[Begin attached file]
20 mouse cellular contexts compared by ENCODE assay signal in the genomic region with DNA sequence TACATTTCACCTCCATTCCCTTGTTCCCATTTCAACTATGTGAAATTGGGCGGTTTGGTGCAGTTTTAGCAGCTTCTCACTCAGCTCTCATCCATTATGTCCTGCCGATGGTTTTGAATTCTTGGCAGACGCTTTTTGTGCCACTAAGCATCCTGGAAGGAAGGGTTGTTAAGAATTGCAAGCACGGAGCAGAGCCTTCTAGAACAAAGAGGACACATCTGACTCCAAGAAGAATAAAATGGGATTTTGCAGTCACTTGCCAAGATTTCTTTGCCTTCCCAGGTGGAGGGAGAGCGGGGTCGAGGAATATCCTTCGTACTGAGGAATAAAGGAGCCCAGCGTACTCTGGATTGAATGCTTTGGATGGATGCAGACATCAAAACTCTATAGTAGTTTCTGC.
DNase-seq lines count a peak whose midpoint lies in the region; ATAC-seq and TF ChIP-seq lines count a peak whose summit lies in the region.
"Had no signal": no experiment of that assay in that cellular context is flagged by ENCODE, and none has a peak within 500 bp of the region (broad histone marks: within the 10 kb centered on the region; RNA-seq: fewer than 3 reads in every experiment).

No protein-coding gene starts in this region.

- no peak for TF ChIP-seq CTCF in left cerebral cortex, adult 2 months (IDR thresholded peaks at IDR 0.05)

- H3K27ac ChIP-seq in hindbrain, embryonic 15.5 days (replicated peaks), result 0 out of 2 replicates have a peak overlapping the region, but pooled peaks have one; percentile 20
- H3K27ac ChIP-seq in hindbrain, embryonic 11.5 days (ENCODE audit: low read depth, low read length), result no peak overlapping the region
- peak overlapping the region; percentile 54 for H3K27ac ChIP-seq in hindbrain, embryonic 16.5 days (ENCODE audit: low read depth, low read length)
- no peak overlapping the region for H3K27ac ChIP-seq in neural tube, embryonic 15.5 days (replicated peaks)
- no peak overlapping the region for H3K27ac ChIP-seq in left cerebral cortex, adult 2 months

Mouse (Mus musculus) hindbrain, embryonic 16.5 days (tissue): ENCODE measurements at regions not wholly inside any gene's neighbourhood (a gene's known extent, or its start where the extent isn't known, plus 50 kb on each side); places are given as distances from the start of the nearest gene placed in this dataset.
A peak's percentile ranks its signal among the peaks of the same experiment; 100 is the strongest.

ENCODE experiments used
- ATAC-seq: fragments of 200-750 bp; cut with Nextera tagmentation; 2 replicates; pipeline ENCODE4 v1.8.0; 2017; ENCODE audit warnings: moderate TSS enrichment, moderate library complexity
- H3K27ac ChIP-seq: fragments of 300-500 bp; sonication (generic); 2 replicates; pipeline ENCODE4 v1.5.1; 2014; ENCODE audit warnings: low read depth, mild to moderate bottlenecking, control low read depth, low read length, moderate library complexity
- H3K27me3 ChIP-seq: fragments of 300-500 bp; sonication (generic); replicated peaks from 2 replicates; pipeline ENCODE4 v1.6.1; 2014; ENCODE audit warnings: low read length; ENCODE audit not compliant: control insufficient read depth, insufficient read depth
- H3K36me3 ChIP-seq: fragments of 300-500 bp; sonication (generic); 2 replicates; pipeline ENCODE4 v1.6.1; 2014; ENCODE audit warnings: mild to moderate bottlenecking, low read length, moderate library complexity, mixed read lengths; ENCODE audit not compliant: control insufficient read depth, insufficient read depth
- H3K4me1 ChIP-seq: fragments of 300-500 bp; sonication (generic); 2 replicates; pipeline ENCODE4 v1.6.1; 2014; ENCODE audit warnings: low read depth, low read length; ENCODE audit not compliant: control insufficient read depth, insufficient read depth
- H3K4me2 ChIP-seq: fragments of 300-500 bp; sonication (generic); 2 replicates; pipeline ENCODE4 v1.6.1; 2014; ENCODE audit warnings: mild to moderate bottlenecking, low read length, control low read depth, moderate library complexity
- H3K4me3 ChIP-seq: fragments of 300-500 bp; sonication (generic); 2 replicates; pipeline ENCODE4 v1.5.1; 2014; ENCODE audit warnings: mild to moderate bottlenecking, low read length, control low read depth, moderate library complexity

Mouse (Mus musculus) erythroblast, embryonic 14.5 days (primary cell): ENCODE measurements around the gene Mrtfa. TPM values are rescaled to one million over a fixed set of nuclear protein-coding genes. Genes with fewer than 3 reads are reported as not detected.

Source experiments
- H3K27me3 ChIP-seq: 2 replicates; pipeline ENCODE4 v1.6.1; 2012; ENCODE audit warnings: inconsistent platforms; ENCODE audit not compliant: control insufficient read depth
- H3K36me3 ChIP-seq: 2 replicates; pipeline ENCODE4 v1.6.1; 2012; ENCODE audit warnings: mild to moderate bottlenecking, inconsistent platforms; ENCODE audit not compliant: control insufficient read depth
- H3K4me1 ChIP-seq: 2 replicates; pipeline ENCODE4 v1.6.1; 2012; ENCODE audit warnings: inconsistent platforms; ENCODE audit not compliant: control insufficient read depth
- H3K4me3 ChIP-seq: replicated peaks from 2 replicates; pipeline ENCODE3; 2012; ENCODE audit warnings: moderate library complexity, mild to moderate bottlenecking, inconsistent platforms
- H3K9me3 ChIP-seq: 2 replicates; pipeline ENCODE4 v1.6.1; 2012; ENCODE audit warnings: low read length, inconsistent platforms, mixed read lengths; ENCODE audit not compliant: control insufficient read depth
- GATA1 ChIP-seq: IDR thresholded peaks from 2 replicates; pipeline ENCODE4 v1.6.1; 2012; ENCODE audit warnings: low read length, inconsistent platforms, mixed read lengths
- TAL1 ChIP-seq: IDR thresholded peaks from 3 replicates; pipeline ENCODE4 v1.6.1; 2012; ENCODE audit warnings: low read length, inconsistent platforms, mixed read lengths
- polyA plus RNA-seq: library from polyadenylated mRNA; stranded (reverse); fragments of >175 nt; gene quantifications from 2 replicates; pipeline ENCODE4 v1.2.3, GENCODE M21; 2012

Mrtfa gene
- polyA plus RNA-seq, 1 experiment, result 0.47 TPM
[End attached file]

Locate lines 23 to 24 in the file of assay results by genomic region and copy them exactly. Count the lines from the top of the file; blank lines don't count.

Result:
- H3K27me3 ChIP-seq: 2 replicates; pipeline ENCODE4 v1.6.1; 2012; ENCODE audit warnings: inconsistent platforms; ENCODE audit not compliant: control insufficient read depth
- H3K36me3 ChIP-seq: 2 replicates; pipeline ENCODE4 v1.6.1; 2012; ENCODE audit warnings: mild to moderate bottlenecking, inconsistent platforms; ENCODE audit not compliant: control insufficient read depth